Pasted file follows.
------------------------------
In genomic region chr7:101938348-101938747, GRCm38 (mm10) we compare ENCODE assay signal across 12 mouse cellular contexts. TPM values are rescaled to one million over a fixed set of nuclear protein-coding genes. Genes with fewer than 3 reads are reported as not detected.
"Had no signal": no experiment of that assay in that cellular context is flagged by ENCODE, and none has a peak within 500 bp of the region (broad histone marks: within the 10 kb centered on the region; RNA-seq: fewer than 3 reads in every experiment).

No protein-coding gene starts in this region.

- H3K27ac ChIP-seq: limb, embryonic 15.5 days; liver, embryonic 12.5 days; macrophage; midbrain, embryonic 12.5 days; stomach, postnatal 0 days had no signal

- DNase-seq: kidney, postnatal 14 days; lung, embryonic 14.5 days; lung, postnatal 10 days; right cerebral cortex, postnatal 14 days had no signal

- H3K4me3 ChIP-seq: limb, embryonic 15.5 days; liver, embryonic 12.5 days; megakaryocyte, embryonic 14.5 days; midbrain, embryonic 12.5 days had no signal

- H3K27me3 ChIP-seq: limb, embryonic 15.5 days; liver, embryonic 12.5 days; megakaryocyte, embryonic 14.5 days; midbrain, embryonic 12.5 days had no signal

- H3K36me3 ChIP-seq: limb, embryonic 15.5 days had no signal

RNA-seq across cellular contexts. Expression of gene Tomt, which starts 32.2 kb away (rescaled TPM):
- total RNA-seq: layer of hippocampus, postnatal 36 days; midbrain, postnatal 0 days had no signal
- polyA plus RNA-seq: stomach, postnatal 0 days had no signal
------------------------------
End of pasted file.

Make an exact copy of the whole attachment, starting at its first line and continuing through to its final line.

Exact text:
In genomic region chr7:101938348-101938747, GRCm38 (mm10) we compare ENCODE assay signal across 12 mouse cellular contexts. TPM values are rescaled to one million over a fixed set of nuclear protein-coding genes. Genes with fewer than 3 reads are reported as not detected.
"Had no signal": no experiment of that assay in that cellular context is flagged by ENCODE, and none has a peak within 500 bp of the region (broad histone marks: within the 10 kb centered on the region; RNA-seq: fewer than 3 reads in every experiment).

No protein-coding gene starts in this region.

- H3K27ac ChIP-seq: limb, embryonic 15.5 days; liver, embryonic 12.5 days; macrophage; midbrain, embryonic 12.5 days; stomach, postnatal 0 days had no signal

- DNase-seq: kidney, postnatal 14 days; lung, embryonic 14.5 days; lung, postnatal 10 days; right cerebral cortex, postnatal 14 days had no signal

- H3K4me3 ChIP-seq: limb, embryonic 15.5 days; liver, embryonic 12.5 days; megakaryocyte, embryonic 14.5 days; midbrain, embryonic 12.5 days had no signal

- H3K27me3 ChIP-seq: limb, embryonic 15.5 days; liver, embryonic 12.5 days; megakaryocyte, embryonic 14.5 days; midbrain, embryonic 12.5 days had no signal

- H3K36me3 ChIP-seq: limb, embryonic 15.5 days had no signal

RNA-seq across cellular contexts. Expression of gene Tomt, which starts 32.2 kb away (rescaled TPM):
- total RNA-seq: layer of hippocampus, postnatal 36 days; midbrain, postnatal 0 days had no signal
- polyA plus RNA-seq: stomach, postnatal 0 days had no signal